Dozens of women protested on a makeshift beach outside the French embassy in London today after the furore over the country’s controversial clothing laws.
Around a thin patch of sand on the ground outside the ambassadorial entrance in Knightsbridge, under the gaze of armed guards, women in burkinis and bikinis carried inflatables and signs of protest.
The protesters ignored a spell of British rain to vent their anger after the scenes in Nice where a Muslim mum named Siam was forced by armed police to remove her traditional dress under new anti-terror laws.
In their sunhats and hijabs, the protesters are calling on French officials to repeal their controversial burkini ban.
Somaiia Khan, a 27-year-old Muslim mum, who protested with her daughter, Nada, six, got “very angry” when she saw shocking pictures of heavily armed French police confronting the bather in Nice.
She said: “I think no woman should be told what she can and cannot wear.”
Dressed in a headscarf alongside her young daughter in a sunhat, said her message to the French authorities was: “Don’t be so racist against Muslims.”
Referring to the incident in Nice, she added: “Her clothes were okay and they weren’t even the proper hijab that Muslims wear.”
Protesters from all backgrounds passed around a beach ball to explain the reason they were making the stand outside the Embassy.
Nabila, a Muslim mum, said: “It’s not a matter for the police, authorities or government to dictate.”
Speaking of the blue burkini she wore to the event, she said: “I’ve been wearing this for 10 years and nobody has ever made a fuss.”
Demo organiser, Fariah Syed, herself wearing a pink hijab, was happy women turned up in their burkinis.
She said: “We’re here to send a message to France that women should be allowed to wear what they want, when they want.
“I hope they can repeal this ban.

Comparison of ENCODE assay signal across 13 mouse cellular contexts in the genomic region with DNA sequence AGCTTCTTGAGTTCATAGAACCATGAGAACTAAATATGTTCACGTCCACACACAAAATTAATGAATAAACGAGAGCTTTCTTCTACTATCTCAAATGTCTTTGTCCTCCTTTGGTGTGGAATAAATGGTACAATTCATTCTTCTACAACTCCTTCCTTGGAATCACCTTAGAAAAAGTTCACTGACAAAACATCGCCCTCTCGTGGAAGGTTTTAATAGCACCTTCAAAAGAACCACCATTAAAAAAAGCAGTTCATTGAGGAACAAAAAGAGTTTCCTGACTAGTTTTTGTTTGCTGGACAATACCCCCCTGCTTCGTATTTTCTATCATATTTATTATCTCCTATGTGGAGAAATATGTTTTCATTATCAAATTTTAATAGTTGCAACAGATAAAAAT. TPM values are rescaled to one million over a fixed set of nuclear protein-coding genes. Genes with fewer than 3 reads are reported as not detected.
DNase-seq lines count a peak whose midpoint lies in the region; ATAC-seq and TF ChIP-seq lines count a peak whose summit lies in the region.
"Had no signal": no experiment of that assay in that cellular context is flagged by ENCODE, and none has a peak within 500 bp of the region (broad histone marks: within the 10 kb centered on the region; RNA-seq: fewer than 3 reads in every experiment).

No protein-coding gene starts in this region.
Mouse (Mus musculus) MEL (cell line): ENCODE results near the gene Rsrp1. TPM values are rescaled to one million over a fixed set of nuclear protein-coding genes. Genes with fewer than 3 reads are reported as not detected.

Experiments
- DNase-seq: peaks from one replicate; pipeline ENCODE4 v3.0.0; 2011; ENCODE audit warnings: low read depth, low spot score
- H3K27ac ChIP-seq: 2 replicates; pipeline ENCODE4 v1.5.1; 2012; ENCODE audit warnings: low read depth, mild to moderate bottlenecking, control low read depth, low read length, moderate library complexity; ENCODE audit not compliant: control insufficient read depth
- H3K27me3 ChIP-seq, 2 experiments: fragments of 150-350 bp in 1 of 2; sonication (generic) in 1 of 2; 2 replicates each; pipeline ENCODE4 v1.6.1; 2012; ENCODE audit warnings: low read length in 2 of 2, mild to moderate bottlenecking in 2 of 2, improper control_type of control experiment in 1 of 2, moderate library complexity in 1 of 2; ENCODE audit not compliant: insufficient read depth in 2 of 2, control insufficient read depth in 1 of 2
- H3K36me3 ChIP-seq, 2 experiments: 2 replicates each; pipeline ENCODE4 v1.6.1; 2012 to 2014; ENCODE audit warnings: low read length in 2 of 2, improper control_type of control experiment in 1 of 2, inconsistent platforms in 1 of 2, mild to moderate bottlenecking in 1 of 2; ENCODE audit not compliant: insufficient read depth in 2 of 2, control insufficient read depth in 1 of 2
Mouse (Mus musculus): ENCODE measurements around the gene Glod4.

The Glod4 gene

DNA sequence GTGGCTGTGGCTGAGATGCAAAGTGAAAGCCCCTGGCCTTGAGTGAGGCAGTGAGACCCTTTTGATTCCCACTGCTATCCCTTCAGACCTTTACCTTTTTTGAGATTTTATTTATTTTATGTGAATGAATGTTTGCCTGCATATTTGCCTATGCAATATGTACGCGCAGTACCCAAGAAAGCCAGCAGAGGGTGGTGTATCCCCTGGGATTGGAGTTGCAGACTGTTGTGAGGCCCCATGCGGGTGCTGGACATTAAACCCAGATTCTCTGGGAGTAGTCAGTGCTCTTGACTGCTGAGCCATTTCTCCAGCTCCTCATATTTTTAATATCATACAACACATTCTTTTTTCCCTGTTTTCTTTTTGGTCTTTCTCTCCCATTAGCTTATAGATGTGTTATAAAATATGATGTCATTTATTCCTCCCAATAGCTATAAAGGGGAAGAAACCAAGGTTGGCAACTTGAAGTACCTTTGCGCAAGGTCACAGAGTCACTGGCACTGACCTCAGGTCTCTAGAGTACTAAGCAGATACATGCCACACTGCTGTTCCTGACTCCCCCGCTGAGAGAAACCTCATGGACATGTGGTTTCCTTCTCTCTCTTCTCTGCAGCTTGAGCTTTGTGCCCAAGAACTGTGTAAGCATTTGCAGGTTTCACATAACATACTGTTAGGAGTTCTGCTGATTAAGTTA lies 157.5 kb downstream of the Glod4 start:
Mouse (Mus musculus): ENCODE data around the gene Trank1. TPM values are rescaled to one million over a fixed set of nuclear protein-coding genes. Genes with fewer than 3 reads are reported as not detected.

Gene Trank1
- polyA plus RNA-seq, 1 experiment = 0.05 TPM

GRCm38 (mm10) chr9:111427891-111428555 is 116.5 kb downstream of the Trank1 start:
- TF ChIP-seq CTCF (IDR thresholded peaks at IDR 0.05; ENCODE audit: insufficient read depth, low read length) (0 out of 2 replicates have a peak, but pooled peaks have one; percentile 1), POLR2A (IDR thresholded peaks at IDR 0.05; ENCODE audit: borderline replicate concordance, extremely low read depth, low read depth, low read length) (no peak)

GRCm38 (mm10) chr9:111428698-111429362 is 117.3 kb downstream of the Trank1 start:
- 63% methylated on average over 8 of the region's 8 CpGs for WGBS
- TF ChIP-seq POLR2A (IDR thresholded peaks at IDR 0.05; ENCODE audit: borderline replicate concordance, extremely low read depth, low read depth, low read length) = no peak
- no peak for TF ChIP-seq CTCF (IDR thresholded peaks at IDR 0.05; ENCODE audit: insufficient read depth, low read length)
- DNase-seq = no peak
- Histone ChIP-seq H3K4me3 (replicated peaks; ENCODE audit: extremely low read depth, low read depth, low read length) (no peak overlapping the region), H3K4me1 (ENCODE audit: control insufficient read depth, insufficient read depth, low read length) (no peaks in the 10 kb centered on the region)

“The French said it would end oppression, but the ban itself is oppressive.
“Our main aim today was to show solidarity with Muslim women across the world and I feel like we’ve done that.”
The protest was planned on Facebook with just 24 hours notice and saw dozens turn up in support.
“I’m quite firm on this. I don’t think anyone should tell women what they can and can’t wear. Full stop. It’s as simple as that,” he told the Evening Standard.
“I don’t think it’s right. I’m not saying we’re perfect yet, but one of the joys of London is that we don’t simply tolerate difference, we respect it, we embrace it, and we celebrate it.”
France’s controversial burkini ban could be scrapped today as the country’s supreme court prepares to rule whether it breaches human rights.
Feminist groups have said women are being subjected to ‘racist and sexist acts of humiliation’.
Even the radical group Femen, which regularly storms cathedrals so as to mock worshippers and clergy, said persecuting burkini wearers meant ‘we are no better than a dictator’.
Mum ordered to remove headscarf by burkini ban police officers says she’s ‘horrified by what happened’
Such views will today be considered by the Council of State in Paris, where lawyers for the Human Rights League will call for the measure to be scrapped.
A burkini is a swimsuit which conforms to the traditions of Islamic dress by covering the woman’s body except the face.
Judges in Nice on Monday insisted that a ban was ‘necessary, appropriate and proportionate’, following the deaths of 86 people in a lorry attack in the city claimed by Islamic State.
They said the burkini was ‘liable to offend the religious convictions or non-convictions of other users on the beach’.
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But critics point to the fact that 30 Muslims were among the dead in Nice, and that the attack had absolutely nothing to do with swimwear.
Instead they say it is being used by racists to spread collective guilt among five million plus French Muslims, many of whom have strong links to former French colonies.
As the authorities in resorts such as Nice and Cannes have come under criticism after appearing to force women remove clothing when they have not been wearing burkinis.
Burkini ban: Armed police filmed ordering Muslim swimmer to get out of the sea
Anouar Kbibech, of the French Council of the Muslim Faith, has called for a crisis meeting with Interior Minister Bernard Cazeneuve.
Mr Kbibech said he was ‘extremely concerned’ at the way the ban was being exploited, especially by far-right racists.
In 2010, France became the first European country to ban the Islamic veil in public places, six years after outlawing the headscarf and other conspicuous religious symbols in state schools.
The burkini ban will be considered by the Council of State this afternoon.
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